To illustrate, a number of private putative class actions have been filed alleging security defects in certain products. See, e.g., Cahen v. Toyota Motor Corp., 3:15-cv-01104-WHO (N.D. Cal.) (alleging that defendant automobile manufacturers “sold or leased vehicles that are susceptible to computer hacking and are therefore unsafe”); Ross v. St. Jude Medical Inc., No. 2:16-cv-06465-DMG (C.D. Cal.) (seeking damages and alleging that a “vulnerable communication channel in an implanted … device … could result in a major privacy breach”). These claims do not allege that a vulnerability has been exploited, but instead complain about potential vulnerabilities and allege harm from the existence of a potential for a breach. Plaintiffs commonly allege that they did not obtain the full benefit of their bargain because these vulnerabilities were neither known nor disclosed to them at the time they purchased the products.

In addition to claims by private litigants, companies may also face claims, inquiries, or investigations from regulatory authorities even in the absence of a breach. See, e.g., In re Dwolla, Inc., No. 2016-CFPB-0007 (Doc. 1, filed March 2, 2016) (consent order between company and CFPB entered into regarding alleged misrepresentations with regard to a company’s data security practices despite there being no evidence of that consumers actually suffered tangible harm); see also Joe Carlson, FDA joins investigation into security of St. Jude medical devices, Star Tribune (Aug. 26, 2016) (available here) (discussing security of certain medical devices and noting that the FDA “confirmed that it has joined an investigation of claims that the devices can be hacked remotely”). These matters arise from a number of different sources and involve a variety of regulatory agencies.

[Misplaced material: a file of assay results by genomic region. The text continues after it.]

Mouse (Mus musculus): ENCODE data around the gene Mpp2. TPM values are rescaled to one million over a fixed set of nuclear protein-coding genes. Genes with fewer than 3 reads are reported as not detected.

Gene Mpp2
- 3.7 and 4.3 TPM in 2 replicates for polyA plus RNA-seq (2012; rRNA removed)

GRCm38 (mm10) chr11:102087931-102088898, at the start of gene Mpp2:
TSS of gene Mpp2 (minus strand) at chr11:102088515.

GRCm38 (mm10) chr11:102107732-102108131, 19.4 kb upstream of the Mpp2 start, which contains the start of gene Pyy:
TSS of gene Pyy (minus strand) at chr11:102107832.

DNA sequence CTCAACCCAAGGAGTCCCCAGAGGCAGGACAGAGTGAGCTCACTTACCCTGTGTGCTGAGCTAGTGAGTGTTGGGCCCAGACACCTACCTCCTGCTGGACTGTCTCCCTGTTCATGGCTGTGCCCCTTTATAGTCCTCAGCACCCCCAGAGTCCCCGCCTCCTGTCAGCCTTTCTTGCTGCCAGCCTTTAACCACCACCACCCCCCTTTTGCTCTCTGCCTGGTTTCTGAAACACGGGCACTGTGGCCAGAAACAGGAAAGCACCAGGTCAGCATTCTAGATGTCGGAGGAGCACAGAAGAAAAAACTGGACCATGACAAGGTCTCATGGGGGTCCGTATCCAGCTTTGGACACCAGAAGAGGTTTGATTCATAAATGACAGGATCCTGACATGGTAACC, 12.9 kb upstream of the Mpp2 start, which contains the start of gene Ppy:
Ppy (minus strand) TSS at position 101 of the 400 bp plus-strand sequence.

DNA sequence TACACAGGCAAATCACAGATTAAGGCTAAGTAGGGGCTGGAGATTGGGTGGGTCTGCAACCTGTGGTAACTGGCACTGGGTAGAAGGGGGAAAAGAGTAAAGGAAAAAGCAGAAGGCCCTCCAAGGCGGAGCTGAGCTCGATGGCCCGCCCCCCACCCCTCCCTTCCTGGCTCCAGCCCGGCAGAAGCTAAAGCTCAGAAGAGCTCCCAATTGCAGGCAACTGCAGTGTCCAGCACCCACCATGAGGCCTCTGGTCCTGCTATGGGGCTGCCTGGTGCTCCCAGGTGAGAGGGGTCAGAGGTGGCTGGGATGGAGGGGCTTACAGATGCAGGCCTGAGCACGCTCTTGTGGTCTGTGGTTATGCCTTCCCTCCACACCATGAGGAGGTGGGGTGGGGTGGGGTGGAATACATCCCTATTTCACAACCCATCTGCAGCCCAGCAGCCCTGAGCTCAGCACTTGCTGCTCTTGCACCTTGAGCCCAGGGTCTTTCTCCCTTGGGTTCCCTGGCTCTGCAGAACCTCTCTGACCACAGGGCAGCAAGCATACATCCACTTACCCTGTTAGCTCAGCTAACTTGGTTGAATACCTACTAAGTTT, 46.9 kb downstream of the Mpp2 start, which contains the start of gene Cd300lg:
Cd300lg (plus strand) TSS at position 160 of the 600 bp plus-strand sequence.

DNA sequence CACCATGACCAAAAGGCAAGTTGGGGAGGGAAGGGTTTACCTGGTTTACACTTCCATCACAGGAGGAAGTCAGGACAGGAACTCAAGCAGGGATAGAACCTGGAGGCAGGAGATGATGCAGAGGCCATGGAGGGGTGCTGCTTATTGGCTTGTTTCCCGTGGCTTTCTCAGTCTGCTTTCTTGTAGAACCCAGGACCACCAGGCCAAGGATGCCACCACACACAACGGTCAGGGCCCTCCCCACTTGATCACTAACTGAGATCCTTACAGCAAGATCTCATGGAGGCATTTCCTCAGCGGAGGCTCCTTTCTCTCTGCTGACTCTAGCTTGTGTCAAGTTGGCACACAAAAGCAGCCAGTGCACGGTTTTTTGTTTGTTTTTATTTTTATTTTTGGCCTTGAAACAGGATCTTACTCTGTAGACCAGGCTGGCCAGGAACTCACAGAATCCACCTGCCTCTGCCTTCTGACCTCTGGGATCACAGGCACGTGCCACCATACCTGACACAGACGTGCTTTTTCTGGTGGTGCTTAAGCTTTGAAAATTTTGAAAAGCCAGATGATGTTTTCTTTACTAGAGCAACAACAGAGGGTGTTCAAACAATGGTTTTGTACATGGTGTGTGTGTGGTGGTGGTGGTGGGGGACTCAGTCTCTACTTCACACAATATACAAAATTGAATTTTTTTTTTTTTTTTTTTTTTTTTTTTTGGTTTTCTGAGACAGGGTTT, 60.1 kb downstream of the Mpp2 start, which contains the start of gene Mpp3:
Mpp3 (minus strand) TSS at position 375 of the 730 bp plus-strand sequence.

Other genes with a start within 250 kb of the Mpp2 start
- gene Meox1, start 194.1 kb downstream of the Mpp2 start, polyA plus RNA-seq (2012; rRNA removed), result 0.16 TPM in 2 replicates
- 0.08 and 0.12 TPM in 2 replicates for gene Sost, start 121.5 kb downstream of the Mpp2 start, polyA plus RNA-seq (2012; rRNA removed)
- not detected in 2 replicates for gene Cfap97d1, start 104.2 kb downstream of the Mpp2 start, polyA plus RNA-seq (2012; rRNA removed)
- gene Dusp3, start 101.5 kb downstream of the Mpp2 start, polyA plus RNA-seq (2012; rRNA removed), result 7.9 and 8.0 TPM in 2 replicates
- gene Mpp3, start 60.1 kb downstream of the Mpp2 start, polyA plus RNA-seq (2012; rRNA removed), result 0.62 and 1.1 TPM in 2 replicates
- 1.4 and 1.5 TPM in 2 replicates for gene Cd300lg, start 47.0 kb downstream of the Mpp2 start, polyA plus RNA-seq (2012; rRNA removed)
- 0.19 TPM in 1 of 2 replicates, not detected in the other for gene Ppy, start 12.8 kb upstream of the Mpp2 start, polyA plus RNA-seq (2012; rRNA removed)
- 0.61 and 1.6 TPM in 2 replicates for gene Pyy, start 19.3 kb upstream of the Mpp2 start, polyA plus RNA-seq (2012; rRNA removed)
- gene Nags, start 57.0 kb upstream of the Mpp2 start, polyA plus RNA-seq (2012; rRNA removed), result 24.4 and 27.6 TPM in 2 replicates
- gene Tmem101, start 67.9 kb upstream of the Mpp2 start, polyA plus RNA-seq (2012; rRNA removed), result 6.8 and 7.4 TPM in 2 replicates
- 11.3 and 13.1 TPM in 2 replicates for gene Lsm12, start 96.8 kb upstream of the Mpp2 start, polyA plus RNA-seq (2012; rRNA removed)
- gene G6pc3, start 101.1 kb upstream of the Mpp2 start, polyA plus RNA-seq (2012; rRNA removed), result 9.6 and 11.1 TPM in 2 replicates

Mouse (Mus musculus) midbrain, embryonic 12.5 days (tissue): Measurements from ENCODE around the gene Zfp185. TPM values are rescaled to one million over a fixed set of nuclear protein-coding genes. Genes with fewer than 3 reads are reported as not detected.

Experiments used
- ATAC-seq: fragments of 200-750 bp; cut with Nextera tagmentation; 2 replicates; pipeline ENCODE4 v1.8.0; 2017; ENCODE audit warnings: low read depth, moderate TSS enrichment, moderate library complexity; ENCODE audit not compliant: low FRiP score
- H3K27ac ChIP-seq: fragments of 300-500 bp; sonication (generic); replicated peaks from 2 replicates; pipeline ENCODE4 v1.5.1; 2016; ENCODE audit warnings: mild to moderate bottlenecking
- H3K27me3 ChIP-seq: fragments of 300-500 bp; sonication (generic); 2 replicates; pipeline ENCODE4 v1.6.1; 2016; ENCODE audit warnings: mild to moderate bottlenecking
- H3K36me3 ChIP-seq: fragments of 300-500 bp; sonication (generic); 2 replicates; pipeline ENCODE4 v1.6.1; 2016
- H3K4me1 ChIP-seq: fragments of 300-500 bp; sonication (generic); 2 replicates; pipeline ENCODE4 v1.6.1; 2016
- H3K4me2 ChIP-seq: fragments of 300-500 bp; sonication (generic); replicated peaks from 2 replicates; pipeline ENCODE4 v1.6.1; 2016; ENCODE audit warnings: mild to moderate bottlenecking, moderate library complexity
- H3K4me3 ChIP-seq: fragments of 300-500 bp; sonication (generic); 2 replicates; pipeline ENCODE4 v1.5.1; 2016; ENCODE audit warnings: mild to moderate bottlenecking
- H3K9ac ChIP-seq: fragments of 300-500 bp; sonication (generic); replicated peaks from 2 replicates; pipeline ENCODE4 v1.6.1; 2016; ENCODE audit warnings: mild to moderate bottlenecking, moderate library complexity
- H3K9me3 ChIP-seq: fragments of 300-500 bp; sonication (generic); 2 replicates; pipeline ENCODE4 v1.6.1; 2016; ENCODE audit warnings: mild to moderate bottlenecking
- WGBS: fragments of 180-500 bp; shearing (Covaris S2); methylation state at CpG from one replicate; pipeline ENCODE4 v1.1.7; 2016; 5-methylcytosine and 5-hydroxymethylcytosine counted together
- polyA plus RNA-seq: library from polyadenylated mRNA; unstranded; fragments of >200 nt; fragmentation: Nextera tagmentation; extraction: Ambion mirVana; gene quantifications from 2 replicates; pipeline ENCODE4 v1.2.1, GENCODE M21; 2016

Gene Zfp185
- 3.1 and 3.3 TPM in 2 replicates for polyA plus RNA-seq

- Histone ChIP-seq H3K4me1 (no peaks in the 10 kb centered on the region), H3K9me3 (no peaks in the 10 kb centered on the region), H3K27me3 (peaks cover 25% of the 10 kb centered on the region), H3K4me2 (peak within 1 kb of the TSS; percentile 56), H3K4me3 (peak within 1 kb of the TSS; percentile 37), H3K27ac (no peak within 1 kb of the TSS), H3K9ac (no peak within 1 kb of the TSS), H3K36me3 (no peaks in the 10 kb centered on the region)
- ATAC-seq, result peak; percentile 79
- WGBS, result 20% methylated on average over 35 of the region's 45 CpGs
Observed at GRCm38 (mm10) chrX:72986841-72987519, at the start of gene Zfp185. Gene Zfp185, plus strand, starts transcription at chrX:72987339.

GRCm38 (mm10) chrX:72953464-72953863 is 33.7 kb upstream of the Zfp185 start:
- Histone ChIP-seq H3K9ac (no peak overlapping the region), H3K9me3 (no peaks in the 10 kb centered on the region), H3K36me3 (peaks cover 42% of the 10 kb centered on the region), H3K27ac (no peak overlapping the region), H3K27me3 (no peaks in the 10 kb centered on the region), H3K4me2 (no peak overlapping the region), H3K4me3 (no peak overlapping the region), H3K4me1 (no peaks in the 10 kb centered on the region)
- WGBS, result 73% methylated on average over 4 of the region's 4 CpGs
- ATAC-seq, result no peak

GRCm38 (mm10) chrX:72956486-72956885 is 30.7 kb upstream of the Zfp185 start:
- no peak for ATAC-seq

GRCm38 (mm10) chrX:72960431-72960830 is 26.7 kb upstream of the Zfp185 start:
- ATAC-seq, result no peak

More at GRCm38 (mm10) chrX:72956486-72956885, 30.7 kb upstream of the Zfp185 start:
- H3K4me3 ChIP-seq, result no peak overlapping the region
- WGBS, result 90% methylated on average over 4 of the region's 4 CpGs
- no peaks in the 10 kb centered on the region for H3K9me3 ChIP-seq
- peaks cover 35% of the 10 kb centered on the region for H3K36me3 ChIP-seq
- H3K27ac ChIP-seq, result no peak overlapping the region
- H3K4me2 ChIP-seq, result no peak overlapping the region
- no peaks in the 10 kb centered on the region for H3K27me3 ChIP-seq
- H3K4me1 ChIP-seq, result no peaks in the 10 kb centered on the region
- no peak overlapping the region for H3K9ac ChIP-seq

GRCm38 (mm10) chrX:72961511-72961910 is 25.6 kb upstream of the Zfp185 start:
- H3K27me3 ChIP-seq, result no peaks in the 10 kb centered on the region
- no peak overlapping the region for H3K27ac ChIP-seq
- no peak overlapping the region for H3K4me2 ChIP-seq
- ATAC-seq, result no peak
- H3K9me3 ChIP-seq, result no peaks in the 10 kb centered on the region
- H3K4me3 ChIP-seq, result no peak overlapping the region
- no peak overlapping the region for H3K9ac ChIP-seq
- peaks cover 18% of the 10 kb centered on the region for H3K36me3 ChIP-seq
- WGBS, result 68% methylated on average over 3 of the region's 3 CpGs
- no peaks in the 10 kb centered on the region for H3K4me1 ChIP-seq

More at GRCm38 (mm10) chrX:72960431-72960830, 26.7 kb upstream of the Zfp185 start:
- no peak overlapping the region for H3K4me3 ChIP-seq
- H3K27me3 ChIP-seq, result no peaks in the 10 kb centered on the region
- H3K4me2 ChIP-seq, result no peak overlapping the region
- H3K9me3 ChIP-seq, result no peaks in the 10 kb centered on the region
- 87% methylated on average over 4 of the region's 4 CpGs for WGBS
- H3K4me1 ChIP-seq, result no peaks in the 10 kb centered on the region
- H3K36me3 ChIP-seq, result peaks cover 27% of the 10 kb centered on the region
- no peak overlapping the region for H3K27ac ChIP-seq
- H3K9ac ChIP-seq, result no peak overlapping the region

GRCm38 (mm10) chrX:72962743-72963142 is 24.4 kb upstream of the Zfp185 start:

Coverage Implications

These “breachless” claims present important questions for cyber insurers regarding the scope of coverage afforded under their policies. Given the wide variety of forms in the marketplace, this determination will often require careful analysis of the specific language of each policy to determine whether and to what extent coverage may respond.

As with any insurance policy, a policyholder bears the initial burden of proving that a coverage grant in its insurance policy has been triggered. See, e.g., Consolidated Edison Co. of New York, Inc. v. Allstate Ins. Co., 774 N.E.2d 687, 690 (N.Y. 2002). Cyber policies are virtually always written on a claims-made basis, and they often include a threshold requirement of the existence of a breach (or reasonably suspected breach) that is first discovered during the policy period. If the policy trigger includes the actual or reasonably suspected breach, a cyber policy may simply not respond to the “breachless” claim. Claims involving products may also give rise to other dispositive coverage issues. For example, many cyber policies respond only to incidents affecting specified computer systems. For claims involving the security of products or systems that do not fall within those networks, there may be no coverage for that independent reason.